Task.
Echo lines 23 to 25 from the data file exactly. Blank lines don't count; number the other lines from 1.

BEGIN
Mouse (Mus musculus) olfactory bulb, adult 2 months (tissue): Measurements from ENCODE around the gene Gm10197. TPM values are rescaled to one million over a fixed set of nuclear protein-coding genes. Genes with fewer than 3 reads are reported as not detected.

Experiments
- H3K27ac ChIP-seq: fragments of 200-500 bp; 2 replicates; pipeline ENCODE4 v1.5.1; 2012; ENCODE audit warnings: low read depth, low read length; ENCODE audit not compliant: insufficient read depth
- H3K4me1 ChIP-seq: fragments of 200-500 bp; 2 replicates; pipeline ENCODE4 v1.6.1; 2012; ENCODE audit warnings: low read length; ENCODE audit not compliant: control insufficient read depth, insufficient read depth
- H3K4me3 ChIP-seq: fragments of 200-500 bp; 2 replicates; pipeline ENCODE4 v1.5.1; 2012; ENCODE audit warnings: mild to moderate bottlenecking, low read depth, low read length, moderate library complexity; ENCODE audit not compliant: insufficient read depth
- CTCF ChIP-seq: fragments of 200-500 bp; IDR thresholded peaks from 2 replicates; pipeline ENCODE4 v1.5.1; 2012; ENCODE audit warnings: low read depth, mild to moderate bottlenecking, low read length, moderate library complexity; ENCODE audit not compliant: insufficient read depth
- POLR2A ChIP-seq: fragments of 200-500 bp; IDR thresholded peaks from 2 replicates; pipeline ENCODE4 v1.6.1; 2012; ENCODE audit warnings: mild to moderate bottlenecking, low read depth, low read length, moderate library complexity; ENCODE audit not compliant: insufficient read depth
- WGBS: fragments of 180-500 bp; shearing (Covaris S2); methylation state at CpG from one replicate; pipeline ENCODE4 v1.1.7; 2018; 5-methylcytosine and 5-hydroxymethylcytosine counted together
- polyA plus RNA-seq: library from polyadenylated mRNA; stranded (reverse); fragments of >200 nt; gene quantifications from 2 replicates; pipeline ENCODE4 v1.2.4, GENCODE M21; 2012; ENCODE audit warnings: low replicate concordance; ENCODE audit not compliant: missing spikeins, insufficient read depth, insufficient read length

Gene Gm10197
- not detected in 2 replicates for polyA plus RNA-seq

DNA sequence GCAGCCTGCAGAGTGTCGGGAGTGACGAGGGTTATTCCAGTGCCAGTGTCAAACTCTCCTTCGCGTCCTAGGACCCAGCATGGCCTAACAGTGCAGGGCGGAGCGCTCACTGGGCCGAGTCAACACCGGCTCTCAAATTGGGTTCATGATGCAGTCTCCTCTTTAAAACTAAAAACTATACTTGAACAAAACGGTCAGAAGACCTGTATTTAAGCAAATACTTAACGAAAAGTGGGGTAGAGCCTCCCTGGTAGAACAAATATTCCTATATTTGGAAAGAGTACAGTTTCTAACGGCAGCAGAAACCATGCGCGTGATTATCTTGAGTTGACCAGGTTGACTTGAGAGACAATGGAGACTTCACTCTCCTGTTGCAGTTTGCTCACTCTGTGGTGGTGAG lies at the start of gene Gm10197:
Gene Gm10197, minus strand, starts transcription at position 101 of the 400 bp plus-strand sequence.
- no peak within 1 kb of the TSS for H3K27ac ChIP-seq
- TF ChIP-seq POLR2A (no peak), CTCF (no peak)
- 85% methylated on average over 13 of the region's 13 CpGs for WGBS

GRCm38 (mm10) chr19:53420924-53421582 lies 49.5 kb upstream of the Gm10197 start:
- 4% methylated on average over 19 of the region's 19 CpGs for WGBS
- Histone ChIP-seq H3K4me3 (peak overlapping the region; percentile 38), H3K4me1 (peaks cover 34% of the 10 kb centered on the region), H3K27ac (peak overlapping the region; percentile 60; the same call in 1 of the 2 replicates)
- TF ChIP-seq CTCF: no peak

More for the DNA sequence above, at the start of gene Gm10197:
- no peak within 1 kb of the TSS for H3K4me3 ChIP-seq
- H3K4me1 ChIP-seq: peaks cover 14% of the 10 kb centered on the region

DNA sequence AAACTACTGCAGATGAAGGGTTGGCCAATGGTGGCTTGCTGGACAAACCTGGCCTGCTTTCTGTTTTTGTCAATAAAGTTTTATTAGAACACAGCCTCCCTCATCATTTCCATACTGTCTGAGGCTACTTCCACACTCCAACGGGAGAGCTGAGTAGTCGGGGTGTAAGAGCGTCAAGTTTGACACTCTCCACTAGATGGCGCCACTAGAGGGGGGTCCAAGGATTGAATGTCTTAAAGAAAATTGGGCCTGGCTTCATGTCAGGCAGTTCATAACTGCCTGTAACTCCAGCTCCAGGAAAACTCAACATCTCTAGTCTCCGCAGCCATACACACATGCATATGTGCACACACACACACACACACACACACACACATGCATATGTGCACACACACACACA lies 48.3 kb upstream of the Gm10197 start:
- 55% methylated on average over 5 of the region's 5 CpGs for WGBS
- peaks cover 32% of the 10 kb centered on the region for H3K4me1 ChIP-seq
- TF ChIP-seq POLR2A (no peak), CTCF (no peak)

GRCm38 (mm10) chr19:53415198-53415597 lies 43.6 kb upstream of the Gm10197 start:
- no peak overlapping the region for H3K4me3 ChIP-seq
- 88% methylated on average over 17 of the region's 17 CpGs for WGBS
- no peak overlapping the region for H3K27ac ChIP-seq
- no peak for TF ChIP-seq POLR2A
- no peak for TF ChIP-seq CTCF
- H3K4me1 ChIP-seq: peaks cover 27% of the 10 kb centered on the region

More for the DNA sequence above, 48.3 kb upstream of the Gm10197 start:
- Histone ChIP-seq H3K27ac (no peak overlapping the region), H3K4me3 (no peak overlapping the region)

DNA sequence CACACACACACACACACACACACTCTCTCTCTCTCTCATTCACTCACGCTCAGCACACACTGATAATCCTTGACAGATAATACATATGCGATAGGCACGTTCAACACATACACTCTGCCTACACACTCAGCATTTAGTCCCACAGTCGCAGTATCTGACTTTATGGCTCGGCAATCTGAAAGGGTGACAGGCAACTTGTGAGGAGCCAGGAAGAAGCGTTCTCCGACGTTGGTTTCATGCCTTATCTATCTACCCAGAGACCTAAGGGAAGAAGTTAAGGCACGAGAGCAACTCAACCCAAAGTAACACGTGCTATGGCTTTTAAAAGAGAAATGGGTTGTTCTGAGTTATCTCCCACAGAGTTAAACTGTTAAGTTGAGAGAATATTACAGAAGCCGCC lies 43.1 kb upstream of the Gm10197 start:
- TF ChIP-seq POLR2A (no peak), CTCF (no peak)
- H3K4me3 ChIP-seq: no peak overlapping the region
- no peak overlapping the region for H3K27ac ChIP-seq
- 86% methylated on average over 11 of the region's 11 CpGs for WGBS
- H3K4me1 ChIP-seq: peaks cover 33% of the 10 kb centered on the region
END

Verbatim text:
- H3K4me1 ChIP-seq: peaks cover 14% of the 10 kb centered on the region

DNA sequence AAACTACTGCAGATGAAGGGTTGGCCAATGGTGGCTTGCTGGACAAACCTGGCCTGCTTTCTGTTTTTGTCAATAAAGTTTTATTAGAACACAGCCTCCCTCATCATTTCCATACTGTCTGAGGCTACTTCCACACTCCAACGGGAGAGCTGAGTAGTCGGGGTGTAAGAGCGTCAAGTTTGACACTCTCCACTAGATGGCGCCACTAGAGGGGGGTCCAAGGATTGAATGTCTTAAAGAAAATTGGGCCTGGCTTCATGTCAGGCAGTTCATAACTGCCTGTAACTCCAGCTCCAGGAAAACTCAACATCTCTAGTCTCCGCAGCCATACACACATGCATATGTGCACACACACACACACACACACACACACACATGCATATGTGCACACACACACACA lies 48.3 kb upstream of the Gm10197 start:
- 55% methylated on average over 5 of the region's 5 CpGs for WGBS